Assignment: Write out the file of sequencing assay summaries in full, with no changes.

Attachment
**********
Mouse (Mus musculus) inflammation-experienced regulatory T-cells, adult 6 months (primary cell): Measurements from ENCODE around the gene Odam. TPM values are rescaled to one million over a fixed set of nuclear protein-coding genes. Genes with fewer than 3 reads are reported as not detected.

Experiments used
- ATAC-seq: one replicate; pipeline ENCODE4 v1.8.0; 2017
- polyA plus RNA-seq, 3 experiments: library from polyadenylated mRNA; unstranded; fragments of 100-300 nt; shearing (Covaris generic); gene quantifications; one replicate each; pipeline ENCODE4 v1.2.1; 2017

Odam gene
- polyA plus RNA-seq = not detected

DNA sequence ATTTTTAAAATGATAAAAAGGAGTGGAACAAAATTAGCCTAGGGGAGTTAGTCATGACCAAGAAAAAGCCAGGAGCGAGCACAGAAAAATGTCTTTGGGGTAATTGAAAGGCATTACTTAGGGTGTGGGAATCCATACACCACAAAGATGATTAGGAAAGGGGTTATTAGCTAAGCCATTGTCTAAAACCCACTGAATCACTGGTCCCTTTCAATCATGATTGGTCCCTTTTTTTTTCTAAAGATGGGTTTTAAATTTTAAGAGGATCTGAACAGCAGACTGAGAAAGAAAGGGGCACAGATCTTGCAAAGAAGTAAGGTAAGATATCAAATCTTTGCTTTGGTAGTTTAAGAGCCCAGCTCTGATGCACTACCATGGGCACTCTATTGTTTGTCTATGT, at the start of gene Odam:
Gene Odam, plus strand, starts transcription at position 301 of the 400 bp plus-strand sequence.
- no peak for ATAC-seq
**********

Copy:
Mouse (Mus musculus) inflammation-experienced regulatory T-cells, adult 6 months (primary cell): Measurements from ENCODE around the gene Odam. TPM values are rescaled to one million over a fixed set of nuclear protein-coding genes. Genes with fewer than 3 reads are reported as not detected.

Experiments used
- ATAC-seq: one replicate; pipeline ENCODE4 v1.8.0; 2017
- polyA plus RNA-seq, 3 experiments: library from polyadenylated mRNA; unstranded; fragments of 100-300 nt; shearing (Covaris generic); gene quantifications; one replicate each; pipeline ENCODE4 v1.2.1; 2017

Odam gene
- polyA plus RNA-seq = not detected

DNA sequence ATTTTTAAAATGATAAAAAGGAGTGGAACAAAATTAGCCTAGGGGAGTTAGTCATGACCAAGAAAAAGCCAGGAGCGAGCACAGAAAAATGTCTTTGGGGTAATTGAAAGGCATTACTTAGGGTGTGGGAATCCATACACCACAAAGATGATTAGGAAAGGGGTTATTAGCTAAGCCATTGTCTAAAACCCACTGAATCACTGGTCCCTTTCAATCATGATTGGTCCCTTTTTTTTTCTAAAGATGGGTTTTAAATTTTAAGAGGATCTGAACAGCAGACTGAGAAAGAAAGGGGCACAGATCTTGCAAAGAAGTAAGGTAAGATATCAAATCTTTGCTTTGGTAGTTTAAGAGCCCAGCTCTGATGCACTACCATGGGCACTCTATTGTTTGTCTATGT, at the start of gene Odam:
Gene Odam, plus strand, starts transcription at position 301 of the 400 bp plus-strand sequence.
- no peak for ATAC-seq